Williams Red Card Fox Shoot

The Red Card for Foxes and Rabbits program is a community engagement program aimed at increasing the participation of land managers in the control of Foxes.


Foxes 281 – Rabbits 208 – Cats 18 – Pigs 13

32 Registered Teams – 24 attend the breakfast tally. The hunt started off with perfect weather on Friday which made for a great night of shooting, whereas Saturday night started off raining, stopping early in the night, with gusty winds continuing most of the night – didn’t help too much with landing those perfect shots.

The Sporting Shooters Association of Australia WA donates $5 for every cat, and fox culled (up to $20,000 annually) to the

Regional Men’s Health Initiative. The funding raised through the event for the Regional Men’s Health Initiative benefits all rural people. Less foxes, feral pigs, cats and rabbits means farmers can improve their livestock numbers, the destruction of land and reduce the spread of disease as well as take steps towards the protection of native fauna and flora.

Autumn is a good season to target foxes as the animals are starting to move about. Autumn fox control is effective because:

  • Young foxes are finding new territory – plenty of foxes seen in paddocks
  • Farmers are preparing to lamb and keen to reduce predation
  • Paddocks are bare (easy for shoots)
  • Nights aren’t too cold for shoots
  • Farmers aren’t flat out!
  • Not much feed around – increases chance of pests eating baits
  • Foxes are highly mobile

Due to the high mobility of foxes (travel up to 15km/night), an effective programme requires maximum participation and approaching control from as many angles as possible. The “Red Card for Rabbits & Foxes” programme has grown since 2004 to encourage landholders across the broader landscape to control foxes and rabbits at the same time to have maximum impact.

A big focus of the programme is to link with existing programmes further to increase the reach of fox and rabbit control. Major coordination stakeholders include Landcare groups, DAFWA and DPaW – and the major aim is to define a baiting period in Autumn to focus fox control activity – taking into account key community events (e.g. major field days, school holidays). Each local area supports their local land managers (mainly farmers) to be involved in both shoots and 1080 baiting.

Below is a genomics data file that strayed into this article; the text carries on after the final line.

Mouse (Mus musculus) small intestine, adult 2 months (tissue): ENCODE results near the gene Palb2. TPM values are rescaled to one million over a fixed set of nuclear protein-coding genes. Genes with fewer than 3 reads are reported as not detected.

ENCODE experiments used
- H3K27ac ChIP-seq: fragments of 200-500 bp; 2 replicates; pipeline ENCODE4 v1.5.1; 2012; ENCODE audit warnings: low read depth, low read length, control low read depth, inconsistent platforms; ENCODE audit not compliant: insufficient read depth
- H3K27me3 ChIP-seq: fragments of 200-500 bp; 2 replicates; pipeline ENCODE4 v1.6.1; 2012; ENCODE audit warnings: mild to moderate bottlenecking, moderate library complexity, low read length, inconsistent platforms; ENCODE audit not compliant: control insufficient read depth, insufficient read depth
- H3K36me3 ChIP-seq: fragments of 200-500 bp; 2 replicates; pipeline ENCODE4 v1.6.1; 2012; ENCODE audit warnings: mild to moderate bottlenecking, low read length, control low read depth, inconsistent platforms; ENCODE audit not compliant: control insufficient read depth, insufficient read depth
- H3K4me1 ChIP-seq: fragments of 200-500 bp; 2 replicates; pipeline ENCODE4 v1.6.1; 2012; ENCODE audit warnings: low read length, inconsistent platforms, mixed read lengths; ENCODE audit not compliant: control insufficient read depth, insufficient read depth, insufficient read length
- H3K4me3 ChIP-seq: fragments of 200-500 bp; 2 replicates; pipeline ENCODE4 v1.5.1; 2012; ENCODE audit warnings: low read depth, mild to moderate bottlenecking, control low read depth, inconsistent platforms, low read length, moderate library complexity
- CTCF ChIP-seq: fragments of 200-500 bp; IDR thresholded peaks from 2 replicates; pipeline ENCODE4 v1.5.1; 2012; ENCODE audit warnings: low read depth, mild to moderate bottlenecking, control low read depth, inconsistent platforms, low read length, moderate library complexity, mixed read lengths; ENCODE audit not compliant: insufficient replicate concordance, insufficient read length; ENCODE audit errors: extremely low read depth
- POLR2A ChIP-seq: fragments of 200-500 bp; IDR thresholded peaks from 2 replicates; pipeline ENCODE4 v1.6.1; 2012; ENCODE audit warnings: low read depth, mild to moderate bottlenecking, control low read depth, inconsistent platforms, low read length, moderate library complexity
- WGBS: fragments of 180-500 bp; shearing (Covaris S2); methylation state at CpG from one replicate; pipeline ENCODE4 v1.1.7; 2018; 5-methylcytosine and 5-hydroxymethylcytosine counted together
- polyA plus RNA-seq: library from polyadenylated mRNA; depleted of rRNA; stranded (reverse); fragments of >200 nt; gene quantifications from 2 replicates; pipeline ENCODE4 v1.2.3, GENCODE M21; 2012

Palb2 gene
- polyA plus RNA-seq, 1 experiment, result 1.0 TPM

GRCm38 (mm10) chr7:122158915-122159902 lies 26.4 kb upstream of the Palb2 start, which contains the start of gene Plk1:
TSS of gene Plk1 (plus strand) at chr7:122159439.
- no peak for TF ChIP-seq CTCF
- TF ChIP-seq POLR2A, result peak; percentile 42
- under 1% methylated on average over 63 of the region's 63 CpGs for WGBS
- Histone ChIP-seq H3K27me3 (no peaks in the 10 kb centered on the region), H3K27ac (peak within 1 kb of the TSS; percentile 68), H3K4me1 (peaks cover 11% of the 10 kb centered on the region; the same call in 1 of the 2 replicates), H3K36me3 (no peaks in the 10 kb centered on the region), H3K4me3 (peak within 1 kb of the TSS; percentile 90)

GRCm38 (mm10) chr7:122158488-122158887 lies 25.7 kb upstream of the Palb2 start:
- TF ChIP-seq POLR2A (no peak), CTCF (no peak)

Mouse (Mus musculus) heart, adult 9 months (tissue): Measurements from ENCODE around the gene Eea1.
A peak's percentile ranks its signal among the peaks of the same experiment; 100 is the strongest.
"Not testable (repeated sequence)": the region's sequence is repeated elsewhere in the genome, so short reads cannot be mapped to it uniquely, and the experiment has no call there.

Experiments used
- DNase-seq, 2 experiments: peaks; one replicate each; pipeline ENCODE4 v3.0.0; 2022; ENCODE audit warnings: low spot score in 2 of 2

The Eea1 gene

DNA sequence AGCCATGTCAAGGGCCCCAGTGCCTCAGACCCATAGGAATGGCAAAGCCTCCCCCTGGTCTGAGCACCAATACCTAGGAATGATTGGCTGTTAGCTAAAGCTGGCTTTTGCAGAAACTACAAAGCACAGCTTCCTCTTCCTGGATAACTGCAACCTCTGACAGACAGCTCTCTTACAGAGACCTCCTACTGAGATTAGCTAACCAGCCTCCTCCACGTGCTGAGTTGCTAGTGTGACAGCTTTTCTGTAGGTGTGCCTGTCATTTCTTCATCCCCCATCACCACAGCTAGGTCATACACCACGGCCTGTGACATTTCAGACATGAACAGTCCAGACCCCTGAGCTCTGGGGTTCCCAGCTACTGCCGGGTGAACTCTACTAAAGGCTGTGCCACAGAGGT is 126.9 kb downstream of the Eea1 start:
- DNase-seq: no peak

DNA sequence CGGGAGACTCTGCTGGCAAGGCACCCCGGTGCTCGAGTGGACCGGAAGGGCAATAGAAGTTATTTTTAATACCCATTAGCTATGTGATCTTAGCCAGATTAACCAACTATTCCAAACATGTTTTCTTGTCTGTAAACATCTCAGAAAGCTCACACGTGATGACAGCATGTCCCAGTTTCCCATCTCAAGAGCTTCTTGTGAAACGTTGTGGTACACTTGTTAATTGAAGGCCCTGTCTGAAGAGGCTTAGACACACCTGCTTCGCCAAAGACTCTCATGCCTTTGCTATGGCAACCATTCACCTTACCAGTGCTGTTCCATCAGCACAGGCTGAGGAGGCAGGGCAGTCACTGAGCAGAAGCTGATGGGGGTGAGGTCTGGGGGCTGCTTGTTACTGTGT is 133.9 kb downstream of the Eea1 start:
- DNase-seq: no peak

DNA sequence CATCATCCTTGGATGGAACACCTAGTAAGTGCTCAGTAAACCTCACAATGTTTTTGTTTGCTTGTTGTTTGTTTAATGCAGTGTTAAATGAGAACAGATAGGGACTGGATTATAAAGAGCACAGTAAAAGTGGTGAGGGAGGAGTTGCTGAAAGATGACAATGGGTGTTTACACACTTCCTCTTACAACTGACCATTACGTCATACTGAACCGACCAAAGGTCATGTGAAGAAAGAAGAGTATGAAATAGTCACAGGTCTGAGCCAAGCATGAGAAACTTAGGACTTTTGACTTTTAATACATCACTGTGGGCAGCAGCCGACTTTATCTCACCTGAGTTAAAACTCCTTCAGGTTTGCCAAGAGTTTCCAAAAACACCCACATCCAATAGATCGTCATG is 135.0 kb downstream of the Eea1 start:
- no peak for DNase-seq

A benefit in holding a fox shoot early then follow up with 1080 baiting is that young foxes are easier to shoot and the older, sly foxes will be over the hill before a spotlight ever finds them. They will, however, eat a bait when they are hungry! In Western Australia, 36 mammals, 22 bird and 11 reptile species are vulnerable to predation by feral cats and a wide range of other native animals are also adversely affected by feral cats.

Australia-wide, feral cats have played a major role in the extinction of at least 27 mammal species and at present endanger 147 Australian mammals, birds, reptiles and frogs. Feral cats are recognised by the Environment and Invasives Committee as an extreme threat category for Australia (the highest threat) (IPAC 2015). Predation by feral cats is recognised as a key threatening process under the Environmental Protection and Biodiversity Conservation Act 1999. Personally, my team has a passion for hunting; We love it. It is always a good excuse to get the crew together and have a great hunting weekend.

For more information follow the links.





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